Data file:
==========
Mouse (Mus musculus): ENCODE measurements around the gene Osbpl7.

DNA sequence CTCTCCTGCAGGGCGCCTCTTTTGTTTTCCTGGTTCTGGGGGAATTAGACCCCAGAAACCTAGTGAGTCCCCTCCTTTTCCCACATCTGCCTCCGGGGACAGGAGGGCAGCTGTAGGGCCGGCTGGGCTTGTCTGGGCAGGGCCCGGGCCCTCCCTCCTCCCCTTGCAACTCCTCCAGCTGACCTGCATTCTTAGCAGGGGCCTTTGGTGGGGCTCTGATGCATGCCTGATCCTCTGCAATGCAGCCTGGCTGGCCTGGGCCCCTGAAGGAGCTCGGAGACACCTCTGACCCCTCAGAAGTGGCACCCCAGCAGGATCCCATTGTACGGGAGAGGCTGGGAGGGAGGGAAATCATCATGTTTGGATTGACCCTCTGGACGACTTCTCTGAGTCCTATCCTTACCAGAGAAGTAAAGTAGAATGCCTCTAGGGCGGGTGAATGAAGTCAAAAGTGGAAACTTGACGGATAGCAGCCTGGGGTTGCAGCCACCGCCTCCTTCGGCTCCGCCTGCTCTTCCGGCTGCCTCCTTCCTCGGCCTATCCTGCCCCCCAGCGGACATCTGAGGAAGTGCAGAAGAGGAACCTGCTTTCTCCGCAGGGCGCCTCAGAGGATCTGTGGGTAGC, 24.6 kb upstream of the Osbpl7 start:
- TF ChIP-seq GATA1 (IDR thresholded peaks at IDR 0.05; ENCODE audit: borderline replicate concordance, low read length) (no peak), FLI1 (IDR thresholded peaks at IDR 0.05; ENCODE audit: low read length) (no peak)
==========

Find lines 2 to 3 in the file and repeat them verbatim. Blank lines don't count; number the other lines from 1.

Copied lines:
DNA sequence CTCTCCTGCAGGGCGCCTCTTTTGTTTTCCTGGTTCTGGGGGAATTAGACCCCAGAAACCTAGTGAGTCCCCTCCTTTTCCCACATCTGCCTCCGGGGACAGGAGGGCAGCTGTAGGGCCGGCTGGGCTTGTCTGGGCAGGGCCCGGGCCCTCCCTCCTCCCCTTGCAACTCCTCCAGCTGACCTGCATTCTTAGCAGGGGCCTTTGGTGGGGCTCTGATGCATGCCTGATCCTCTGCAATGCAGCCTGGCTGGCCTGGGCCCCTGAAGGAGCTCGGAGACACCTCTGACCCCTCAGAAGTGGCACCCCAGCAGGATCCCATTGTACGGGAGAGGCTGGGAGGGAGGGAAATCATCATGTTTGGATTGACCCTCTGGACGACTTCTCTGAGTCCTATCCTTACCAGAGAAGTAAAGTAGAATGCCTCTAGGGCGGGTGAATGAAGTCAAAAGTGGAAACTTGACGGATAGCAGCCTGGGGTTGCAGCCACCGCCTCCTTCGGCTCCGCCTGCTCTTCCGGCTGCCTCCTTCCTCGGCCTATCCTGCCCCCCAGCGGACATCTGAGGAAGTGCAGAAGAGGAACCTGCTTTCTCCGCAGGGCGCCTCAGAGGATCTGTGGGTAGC, 24.6 kb upstream of the Osbpl7 start:
- TF ChIP-seq GATA1 (IDR thresholded peaks at IDR 0.05; ENCODE audit: borderline replicate concordance, low read length) (no peak), FLI1 (IDR thresholded peaks at IDR 0.05; ENCODE audit: low read length) (no peak)